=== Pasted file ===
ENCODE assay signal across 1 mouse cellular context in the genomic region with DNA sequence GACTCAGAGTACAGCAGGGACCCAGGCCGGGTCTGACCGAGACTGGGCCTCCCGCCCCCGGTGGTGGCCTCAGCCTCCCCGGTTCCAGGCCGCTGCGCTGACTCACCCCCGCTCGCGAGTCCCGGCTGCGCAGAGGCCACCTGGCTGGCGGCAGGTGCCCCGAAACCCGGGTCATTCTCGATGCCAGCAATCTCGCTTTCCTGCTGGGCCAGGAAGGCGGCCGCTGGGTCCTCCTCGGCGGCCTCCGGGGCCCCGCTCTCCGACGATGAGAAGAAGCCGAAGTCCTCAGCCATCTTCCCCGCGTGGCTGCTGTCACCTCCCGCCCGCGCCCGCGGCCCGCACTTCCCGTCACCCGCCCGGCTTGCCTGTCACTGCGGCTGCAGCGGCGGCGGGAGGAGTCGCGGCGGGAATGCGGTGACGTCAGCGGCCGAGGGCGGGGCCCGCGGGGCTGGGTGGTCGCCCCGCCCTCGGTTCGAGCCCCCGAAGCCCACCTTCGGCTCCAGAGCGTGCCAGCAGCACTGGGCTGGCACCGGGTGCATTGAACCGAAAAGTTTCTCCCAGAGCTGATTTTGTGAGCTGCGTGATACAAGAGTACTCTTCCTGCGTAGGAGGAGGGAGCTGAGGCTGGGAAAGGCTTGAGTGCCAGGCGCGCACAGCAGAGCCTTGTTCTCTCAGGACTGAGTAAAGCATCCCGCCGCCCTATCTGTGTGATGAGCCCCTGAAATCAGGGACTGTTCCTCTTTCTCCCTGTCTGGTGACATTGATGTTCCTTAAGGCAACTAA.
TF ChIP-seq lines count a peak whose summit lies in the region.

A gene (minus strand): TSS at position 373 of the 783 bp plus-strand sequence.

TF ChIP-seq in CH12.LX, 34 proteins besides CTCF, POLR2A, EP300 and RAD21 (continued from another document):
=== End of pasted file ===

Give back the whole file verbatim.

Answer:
ENCODE assay signal across 1 mouse cellular context in the genomic region with DNA sequence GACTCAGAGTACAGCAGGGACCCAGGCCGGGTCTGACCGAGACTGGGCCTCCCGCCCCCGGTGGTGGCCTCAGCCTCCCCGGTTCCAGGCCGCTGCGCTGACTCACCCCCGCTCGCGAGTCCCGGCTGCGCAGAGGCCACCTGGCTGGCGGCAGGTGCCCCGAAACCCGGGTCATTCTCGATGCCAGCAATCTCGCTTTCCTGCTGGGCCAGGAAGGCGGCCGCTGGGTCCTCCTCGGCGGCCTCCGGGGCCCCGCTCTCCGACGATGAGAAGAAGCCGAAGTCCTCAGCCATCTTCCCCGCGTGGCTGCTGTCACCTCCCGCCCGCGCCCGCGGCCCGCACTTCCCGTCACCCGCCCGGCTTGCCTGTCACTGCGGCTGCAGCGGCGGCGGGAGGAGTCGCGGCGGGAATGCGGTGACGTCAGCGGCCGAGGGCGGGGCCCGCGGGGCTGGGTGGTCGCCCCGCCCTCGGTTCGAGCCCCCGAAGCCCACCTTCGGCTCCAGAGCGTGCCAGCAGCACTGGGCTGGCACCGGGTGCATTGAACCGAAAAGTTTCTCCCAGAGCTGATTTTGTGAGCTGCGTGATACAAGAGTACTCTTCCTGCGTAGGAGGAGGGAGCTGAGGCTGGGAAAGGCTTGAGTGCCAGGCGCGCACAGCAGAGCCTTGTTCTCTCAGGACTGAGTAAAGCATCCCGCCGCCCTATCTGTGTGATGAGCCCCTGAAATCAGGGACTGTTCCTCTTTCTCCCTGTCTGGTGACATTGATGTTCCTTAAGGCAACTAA.
TF ChIP-seq lines count a peak whose summit lies in the region.

A gene (minus strand): TSS at position 373 of the 783 bp plus-strand sequence.

TF ChIP-seq in CH12.LX, 34 proteins besides CTCF, POLR2A, EP300 and RAD21 (continued from another document):